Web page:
There hasn’t been much work with plant cells, raising a lot of open avenues for research. You need to figure out what kind of cell types you will use, how to connect them together, what a 3D structure of a leaf looks like, etc. According to D’haeseleer, 3D printing with plant cells fits much better for a DIY community lab than actual mammalian cells.

Whether it works or not, the interest here is to test things and see how they grow. A commercial application is not the only purpose for biohackers, even though some scientists are a bit overwhelmed by the potential of their research.

“We are not very goal oriented, like we want to make a startup out of bioprinting and sell a product, make millions of dollars … There are not too many plants in desperate need of leaf transplants! We participate in this project because it’s a fun thing to do. We make some progress week after week,” says D’haeseleer.

3D Bioprinting With Plant Cells

When printing with plant cells, the first step is to figure out the material in which the cells are going to be held in place until they grow and make connections. Some current experiments at BioCurious use a gel-like material called alginate, which has very interesting properties. Sodium alginate is soluble in water, but viscous whereas calcium alginate solidifies instantly. It is similar to the spherification techniques seen in food science, where a solid droplet is full of liquid on the inside (check out this cold oil spherification technique you can make as a bruschetta topping).

Testing alginate as a promising DIY-able and accessible bioink at BioCurious. Photo by Maria Chavez

Several syringe pump designs are in testing now, all using the same comparison: one syringe pump contains the cells within an alginate solution, and the second contains calcium chlorite. When the two materials come in contact, the structure solidifies. Then you actually print a solid with embedded cells. Optimization is in progress.

Another challenge is deciding what cell type is needed. “Should we differentiate all the cells first and print the cells where we think they should go? Should we print undifferentiated cells and growth factors at the same time to let them differentiate and rearrange in situ?” The question is still open for D’haeseleer. The DIY group experimented with diverse cell types and did not recommend using carrot cells as people usually do. These stem cells are undifferentiated, which means they can give rise to different cell types under good conditions, but they are often contaminated.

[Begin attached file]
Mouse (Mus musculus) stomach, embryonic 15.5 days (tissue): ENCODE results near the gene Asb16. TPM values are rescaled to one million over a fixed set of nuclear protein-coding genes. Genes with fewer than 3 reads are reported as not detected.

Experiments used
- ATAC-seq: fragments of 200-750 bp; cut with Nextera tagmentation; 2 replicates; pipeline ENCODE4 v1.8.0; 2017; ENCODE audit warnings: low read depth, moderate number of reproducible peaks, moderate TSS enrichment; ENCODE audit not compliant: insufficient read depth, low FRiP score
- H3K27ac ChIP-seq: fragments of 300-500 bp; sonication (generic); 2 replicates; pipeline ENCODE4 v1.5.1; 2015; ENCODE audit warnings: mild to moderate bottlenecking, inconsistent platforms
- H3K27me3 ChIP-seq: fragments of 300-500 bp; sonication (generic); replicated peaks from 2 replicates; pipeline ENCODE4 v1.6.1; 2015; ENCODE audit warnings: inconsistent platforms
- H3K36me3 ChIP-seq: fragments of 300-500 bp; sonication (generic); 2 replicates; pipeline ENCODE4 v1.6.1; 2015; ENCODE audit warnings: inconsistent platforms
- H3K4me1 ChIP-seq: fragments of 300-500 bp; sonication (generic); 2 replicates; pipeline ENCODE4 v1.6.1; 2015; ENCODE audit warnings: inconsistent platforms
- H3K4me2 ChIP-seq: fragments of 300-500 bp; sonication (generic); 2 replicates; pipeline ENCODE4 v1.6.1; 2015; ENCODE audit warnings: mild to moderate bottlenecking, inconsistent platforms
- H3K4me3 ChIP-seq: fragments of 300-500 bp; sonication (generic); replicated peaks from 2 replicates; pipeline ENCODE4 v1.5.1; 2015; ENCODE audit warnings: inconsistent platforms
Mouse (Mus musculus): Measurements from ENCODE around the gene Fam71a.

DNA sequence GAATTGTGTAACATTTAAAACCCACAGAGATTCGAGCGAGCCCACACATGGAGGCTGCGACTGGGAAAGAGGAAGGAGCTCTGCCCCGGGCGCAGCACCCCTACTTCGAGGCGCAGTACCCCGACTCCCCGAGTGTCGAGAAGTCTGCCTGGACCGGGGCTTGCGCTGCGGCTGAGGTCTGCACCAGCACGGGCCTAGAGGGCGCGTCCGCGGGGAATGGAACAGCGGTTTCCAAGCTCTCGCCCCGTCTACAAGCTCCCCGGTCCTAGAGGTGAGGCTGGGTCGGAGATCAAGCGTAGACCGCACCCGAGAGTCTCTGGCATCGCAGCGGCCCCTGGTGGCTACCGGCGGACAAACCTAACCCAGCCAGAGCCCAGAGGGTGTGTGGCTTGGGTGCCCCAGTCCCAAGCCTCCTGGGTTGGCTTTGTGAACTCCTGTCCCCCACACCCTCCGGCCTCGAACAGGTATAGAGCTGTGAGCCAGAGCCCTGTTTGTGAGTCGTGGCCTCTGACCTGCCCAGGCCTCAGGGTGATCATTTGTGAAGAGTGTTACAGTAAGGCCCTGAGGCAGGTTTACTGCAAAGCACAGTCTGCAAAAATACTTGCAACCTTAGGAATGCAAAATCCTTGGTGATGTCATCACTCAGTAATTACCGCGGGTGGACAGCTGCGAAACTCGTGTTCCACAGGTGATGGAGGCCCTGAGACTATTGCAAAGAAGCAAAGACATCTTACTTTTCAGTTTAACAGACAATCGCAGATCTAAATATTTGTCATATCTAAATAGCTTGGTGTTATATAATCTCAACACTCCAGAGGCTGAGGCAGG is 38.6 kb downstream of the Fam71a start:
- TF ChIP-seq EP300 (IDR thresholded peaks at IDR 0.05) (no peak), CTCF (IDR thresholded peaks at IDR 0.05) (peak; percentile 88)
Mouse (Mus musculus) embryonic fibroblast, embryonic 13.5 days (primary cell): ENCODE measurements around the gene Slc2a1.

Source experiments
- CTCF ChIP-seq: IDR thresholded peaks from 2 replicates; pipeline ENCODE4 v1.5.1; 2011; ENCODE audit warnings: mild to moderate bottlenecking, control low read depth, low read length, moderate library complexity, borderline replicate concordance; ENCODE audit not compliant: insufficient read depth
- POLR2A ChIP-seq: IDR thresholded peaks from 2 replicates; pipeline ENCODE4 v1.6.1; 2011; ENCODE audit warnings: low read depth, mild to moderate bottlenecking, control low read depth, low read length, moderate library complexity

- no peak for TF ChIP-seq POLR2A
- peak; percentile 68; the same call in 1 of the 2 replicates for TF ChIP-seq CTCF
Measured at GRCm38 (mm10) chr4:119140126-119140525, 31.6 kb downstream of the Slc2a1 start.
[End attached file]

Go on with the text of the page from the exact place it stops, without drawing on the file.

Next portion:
Blob of hand-extruded layered alginate gel made at BioCurious. Photo by Maria Chavez

Other Groups Working on Bioprinting

BUGSS — Baltimore

Closeup of a photopolymer print made with BUGGS’ biocompatible resin. BUGGS

Baltimore Underground Science Space is currently building a platform call 3DP.BIO that aims to connect scientists, engineers, and designers to accelerate research and development. They focus on resin printers, developing the control software along with a biocompatible resin that can be used to make 3D scaffolds for cell growth.

London Biohackspace

JuicyPrint uses G. hansenii and juice to make useful shapes from bacterial cellulose. Photo by Alasdair Allan

The London Biohackspace’s JuicyPrint machine prints using the Gluconacetobacter hansenii, a bacteria that is easy to grow using fruit juice as a food source. G. hansenii produces a layer of bacterial cellulose, a strong and exceptionally versatile biopolymer. However, the bacteria have been genetically modified to make them unable to produce cellulose under a light source. By shining different patterns of light onto successive layers of the culture, the structure of the final product can be manipulated, resulting in useful shapes made of cellulose.

Pelling Lab

Pelling Lab’s “Apple ears” during the decellularization process. Photo by Andrew Pelling

Another way to grow tissues or organs would be to use an already existing 3D structure as a scaffold for cells. Andrew Pelling describes the process: “You slice an apple, wash it in soap and water, then sterilize it. What’s left is a fine mesh of cellulose into which you can inject human cells — and they grow.” His lab is now doing that to grow human ear prototypes.

Counter Culture Labs

Counter Culture Labs’ ghost heart only has connective tissue — all cellular material is removed. Photo by Patrik D’haeseleer

Why 3D print when you can use already shaped forms? Case in point, the surprising example of a pig heart project from Oakland, California’s Counter Culture Labs.

They make it by stripping out all the cells from a donor organ ­— a pig heart ­— leaving only the connective tissue to make it a “ghost” organ. Then, the idea is to repopulate it with the cells they want to grow.

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Biohacking Safari

Aurélien Dailly (@dailylaurel) and Quitterie Largeteau (@QuitterieL) met at La Paillasse, a biohacklab in Paris. He is a maker, photoreporter; she is a biologist, pro open science and communicator of sciences. Together, they lead Biohacking Safari, whose mission is to explore, connect and communicate open biology practices around the world.